When the new jazz building opens I am going to blog about it and bring a camera with me, so stay tuned. (Though I guess you have to make your decision before next weekend...hmmm...I know that it's going to have a ton of practice rooms that will have recording equipment in them so that you can record yourself practicing; it'll have a mind-blowing recording studio that no one will be able to use so don't get too caught up in that; a sweet jazz library with a bunch of rare vinyl; a place to get coffee; and teaching studios for most of the jazz faculty.)

Good list of artists/albums, by the way. Maybe it will help assuage your fears about relocating to the midwest to know the following:

* Artists on your list that I know have played in Cleveland in the past 1-2 years: Brad Mehldau, The Bad Plus, MMW, Christian McBride, Terence Blanchard, Cassandra Wilson, Charlie Hunter, Robert Glasper. (There are probably more, plus lots of other jazz musicians you didn't list who play here--Look up the Tri-C jazz festival, for example--but those are the ones I'm sure of.)

* Billy Hart has introduced me personally to Horacio Hernandez, Ethan Iverson (who gave me his phone number), Dave King, Joe Lovano, and put me on the phone (without my knowledge!!) with Dave Holland and Dave Liebman. He's played with a lot of the people on your list, and knows all of them personally. Gary Bartz and Robin Eubanks (not to mention Jamey Haddad) are similarly well connected and they are all available for you to study with. In general, the faculty here is really amazing and they can open a lot of doors for you--and getting to hang with them in Oberlin, where they truly have nothing else to do most of the time except teach, can make that especially true.

Good luck with your decision and let me know if you have more questions I can answer.

Posted by: Will on April 26, 2010 12:20 PM


I'm looking very very seriously at the double degree program at Oberlin, hopefully for something along the lines of a Chemistry and Jazz Guitar thing. But! I'm absolutely terrified of the admissions process. I'm serious about guitar (all around, not only jazz) as well as science, but I feel like I'm still not "good" enough to be accepted by both schools - I play in a jazz group formed by my friends, as well as both my school's Jazz ensembles, a few assorted rock/etc. groups, my grades are perfectly average (3.6 for what good it does) and I'm talking high level classes bla bla bla. I'm not entirely "normal" nor "simple," and some cool things have happened during my life, so I feel I have a shot at the college, I'm terrified about that too, but it's my feeling. My questions are, essentially, how are the auditions judged? What is it that the people judging are looking for? How did your audition go down? Is it a table of shady people staring at you or does actual conversation take place? Also, does the A&S college weigh in on musical background, life experience, individuality, not just grades?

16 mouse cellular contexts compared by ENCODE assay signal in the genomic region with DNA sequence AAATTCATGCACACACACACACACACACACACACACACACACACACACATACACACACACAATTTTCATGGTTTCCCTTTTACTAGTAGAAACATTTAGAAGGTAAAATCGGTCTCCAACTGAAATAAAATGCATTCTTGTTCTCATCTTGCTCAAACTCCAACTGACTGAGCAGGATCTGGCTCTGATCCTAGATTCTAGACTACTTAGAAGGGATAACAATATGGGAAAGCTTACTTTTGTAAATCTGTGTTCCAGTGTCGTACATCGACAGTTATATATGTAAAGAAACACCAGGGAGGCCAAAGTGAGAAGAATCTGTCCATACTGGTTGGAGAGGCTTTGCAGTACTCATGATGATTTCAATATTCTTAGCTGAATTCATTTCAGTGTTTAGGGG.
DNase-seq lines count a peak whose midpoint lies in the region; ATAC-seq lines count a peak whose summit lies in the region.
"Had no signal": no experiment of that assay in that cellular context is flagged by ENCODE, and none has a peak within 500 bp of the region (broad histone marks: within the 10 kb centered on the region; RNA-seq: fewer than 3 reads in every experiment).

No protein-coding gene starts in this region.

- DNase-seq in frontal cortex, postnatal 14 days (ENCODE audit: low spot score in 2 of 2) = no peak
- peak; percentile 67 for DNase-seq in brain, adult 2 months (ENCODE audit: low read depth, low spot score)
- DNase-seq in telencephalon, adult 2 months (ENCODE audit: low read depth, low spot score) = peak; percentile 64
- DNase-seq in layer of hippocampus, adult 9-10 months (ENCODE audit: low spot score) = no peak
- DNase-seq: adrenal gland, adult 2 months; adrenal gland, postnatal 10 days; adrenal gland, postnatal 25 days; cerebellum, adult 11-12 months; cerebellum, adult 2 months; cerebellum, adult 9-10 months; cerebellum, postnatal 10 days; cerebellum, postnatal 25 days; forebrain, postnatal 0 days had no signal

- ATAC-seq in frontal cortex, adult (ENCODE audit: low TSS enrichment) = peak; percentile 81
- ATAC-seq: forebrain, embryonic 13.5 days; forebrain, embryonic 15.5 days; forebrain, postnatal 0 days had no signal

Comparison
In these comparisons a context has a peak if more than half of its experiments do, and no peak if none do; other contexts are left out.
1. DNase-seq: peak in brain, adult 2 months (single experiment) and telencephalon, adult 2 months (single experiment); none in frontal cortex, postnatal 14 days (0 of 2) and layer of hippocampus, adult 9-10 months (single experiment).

This damn admissions thing is driving me crazy! I just want to be at Oberlin. I did the visit and no other college matches up to it. I'm just completely uncertain of how the admissions officers will look at me - my grades are average, but they don't say much about me as a person. I want them to see me.

Sorry for writing some incoherent nonsense around the questions,


Posted by: Dan Barella on May 9, 2010 3:54 PM

Hi Dan,